C X DALTON BOSTON OPTICAL WORKS IMPROVED TOLLES LARGE MICROSCOPE STAND B W/CASE. C X DALTON BOSTON OPTICAL WORKS IMPROVED TOLLES LARGE MICROSCOPE STAND B WITH OAK CASE? Dalton of Boston Optical Works, Boston, MA. S improved version of Robert B.Included with the microscope itself are its original Oak wood case with working lock and key and a set of optical accessories, including a Tolles objective? All of which are described in detail below and illustrated with several accompanying images. The microscope stand that you see here is unsigned and does not bear a typical serial number. S stands that are signed usually do not bear a serial number. However, this instrument clearly bears all the basic identifying earmarks of a Tolles/Boston Optical Works Large Stand B, but with some of Dalton?
S improvements that we will highlight below. Accompanying this listing is a catalogue illustration of Tolles Stand B that was extracted from my personal copy of the 1883 Boston Optical Works Catalogue. In comparing the catalogue cut with the images of the listed instrument we see several exact similarities including the shape of the large wide? Shaped foot, the beautifully carved sweeping Jackson limb, the presence of Tolles? Thin stage, the indented cup-shaped course focus knobs, and the fine focus control found on the distal end of the body tube.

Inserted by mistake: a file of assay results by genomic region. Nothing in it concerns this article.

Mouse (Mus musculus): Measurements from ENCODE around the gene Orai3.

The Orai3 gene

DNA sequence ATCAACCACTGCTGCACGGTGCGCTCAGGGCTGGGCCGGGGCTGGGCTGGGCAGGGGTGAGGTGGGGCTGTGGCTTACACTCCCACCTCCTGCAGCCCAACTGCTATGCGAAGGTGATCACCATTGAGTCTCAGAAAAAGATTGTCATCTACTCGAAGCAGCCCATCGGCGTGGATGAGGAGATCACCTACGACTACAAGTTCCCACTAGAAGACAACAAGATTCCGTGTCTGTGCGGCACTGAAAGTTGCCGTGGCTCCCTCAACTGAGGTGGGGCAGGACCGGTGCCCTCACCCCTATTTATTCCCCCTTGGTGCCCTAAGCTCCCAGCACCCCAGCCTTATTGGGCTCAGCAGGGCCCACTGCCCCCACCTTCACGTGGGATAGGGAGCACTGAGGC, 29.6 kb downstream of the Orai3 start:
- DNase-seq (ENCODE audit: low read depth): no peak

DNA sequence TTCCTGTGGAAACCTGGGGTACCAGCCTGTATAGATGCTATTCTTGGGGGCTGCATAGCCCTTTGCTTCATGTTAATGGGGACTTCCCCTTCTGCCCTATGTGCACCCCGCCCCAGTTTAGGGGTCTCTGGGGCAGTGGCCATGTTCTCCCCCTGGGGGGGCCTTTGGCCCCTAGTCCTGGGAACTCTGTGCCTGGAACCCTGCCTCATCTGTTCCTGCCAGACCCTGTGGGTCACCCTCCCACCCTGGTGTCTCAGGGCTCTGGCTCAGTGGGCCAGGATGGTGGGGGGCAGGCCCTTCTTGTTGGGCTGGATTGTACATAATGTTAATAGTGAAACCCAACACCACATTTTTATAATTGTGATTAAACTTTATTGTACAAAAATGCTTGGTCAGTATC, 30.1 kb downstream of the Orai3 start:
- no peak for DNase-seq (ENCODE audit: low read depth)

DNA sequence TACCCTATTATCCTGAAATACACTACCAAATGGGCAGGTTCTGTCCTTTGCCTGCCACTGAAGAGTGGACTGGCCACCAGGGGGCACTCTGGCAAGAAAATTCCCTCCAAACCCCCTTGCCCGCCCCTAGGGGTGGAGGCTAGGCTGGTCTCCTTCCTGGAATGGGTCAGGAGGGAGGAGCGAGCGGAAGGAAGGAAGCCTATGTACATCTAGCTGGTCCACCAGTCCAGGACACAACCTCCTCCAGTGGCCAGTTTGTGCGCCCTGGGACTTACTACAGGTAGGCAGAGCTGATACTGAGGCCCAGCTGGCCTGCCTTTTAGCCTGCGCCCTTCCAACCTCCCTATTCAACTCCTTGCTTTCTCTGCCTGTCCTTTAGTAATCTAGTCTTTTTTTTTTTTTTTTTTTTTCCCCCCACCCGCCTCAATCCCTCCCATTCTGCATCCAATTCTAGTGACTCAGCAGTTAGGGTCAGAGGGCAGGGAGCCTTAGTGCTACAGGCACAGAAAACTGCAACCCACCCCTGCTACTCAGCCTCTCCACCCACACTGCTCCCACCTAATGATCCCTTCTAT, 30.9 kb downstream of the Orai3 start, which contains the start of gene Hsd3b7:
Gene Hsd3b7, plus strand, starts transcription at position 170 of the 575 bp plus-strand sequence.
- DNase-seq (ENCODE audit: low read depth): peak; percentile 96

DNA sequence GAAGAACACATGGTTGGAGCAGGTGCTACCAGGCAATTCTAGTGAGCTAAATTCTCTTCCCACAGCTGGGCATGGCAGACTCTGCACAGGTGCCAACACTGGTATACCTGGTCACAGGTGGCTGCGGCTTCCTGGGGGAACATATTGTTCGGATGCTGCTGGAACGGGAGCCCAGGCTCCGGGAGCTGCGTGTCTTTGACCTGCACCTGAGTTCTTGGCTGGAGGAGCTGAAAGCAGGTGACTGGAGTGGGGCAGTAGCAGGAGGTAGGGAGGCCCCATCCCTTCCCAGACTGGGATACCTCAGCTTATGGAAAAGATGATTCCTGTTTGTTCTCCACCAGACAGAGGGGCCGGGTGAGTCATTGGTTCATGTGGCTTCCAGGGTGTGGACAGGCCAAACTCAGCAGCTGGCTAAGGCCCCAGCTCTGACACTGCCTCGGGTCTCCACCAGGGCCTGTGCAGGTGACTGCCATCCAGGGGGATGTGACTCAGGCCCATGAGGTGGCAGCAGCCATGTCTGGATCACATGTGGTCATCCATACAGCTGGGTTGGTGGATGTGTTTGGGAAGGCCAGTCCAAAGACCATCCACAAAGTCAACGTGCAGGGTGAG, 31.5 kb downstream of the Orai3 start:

The size of the instrument is also directly comparable based on descriptions of Stand B found in the Boston Optical Works Catalogue. Added to this is the fact that the featured instrument bears a Tolles objective lens along with the fact that the wood case that houses the instrument bears Charles X. S trade card identifying the contents as a Boston Optical Works product. S improvements to this Stand B: Most obvious is the fact that Dalton has replaced the twin cylindrical brass pillars used by Tolles with twin trunnion plates.